ASK ABE: Centrelink cut-off

Hi Abe,
Centrelink want to cut me off my payment because they say I should have finished my degree by now. Do you know anything about that? PD.

Hi PD.,
What you’re talking about is called the Maximum Allowable Time for Completion. It affects lots of students. The basic principle behind it is that you are allowed to get paid until you have exceeded the amount of semesters it would take for most people to ordinarily complete their degree plus one extra semester. Sometimes it’s plus one year, but that’s only when your subjects are a year long. So if you’re doing an Arts degree that’s 3 years plus 1 semester full time equivalent. Remember that this tells them when you should be cut off. It is not dependent on whether you have received a payment for all of that time or not. If you have been studying longer than the Allowable Time talk to an SRC caseworker as they can advise you if you can get that time extended. You may have been part time in an earlier semester but they have counted it as full time or you may have not passed a semester for reasons beyond you control.

We have found some Medical and Vet students who have been incorrectly assessed. This is because they need another degree to be able to start their graduate degree. Their previous degree should not count. So medicine and vet is 5 years long, so they should be allowed 11 semesters at least – you may be able to argue that the subjects are a year long and therefore you should have 12 semesters to complete the course. If Centrelink tell you otherwise, it might be worth appealing this decision. I helped a student with this last year and he received a back payment of more than $5000.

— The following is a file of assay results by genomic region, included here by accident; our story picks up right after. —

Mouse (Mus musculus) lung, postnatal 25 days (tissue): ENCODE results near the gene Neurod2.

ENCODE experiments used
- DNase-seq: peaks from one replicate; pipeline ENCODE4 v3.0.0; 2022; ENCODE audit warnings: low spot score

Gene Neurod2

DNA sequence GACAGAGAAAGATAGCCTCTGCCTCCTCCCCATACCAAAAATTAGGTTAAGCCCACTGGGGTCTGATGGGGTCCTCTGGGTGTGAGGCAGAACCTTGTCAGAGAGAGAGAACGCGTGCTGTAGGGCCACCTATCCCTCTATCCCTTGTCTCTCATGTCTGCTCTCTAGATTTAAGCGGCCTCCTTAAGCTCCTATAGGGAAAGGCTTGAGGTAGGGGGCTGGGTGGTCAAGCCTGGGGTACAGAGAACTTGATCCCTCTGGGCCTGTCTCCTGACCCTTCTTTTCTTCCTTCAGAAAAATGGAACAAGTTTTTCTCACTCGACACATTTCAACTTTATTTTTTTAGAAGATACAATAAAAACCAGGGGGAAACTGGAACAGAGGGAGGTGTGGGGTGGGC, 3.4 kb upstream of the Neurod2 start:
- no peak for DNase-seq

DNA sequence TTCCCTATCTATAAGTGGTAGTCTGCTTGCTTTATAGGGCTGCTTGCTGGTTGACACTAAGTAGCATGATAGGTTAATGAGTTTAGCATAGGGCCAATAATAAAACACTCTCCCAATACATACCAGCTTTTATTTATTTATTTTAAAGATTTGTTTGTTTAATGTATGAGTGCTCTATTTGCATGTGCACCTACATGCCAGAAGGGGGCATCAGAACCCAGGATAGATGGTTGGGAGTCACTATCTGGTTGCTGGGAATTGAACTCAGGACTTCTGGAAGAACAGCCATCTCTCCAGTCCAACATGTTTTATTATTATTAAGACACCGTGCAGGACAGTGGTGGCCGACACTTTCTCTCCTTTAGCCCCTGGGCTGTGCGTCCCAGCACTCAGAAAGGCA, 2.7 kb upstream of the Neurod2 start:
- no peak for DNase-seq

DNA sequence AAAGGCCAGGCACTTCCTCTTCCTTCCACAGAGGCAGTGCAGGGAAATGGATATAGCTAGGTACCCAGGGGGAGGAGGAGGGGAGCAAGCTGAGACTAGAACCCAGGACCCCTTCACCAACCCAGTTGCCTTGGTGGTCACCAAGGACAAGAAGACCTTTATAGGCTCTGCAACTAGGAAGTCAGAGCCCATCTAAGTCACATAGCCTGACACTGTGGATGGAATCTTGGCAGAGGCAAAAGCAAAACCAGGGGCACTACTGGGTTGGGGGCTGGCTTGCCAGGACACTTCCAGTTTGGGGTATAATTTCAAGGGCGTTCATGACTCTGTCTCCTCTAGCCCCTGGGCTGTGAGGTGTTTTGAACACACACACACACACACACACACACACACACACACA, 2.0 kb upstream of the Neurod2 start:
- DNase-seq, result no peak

Abe

ASK ABE: Fare Allowance to travel home

Hi Abe,

A friend from my home town says that people at their uni can travel back home for the holiday break for free on the trains. Do you know anything about that?

North Coast
——-

Hi North Coast,

If you are on a Youth Allowance dependent (away from home) payment or if you are part of a Centrelink couple where you have to live away from the family home because of study Centrelink will give you a “Fare Allowance”. This is a reimbursement (you pay first) of the cheapest and most practical mode of transport to and from your family home. You’re entitled to this payment for each semester of study you attempt.

Abe

Exams – Tips for less stress and success

 

With exams coming up you might want some advice and tips from the University experts on dealing with exams and stress – see below.

USYD Learning Centre: (Information courtesy of: sydney.edu.au/stuserv/learning_centre/help/exams/exams.shtml

I want some help managing my time to study for exams.

  • It usually helps to make a detailed plan for the time between now and your exam.
  • Make your plan as accurate as possible. Remember to include the time you need for transport, eating, family, work, sleep, etc.

Update your plan each day.

  • Find out as soon as possible what topics you need to study, and work out how much time you have for each topic before the exam.
  • At the end of each time you study, look at your plan and consider what you have achieved. Before you leave your desk, make a list for what you will need to cover the next time you sit down to study.

Here are some tips for using your time efficiently:

  • If you can, choose the best time to study when you are naturally alert and focussed. For example, if you are a ‘morning person’, don’t try to study late at night.
  • Before each task, remind yourself of its specific purpose. For example, do you really need to read the whole chapter, or do you just need to check the paragraph about one particular topic?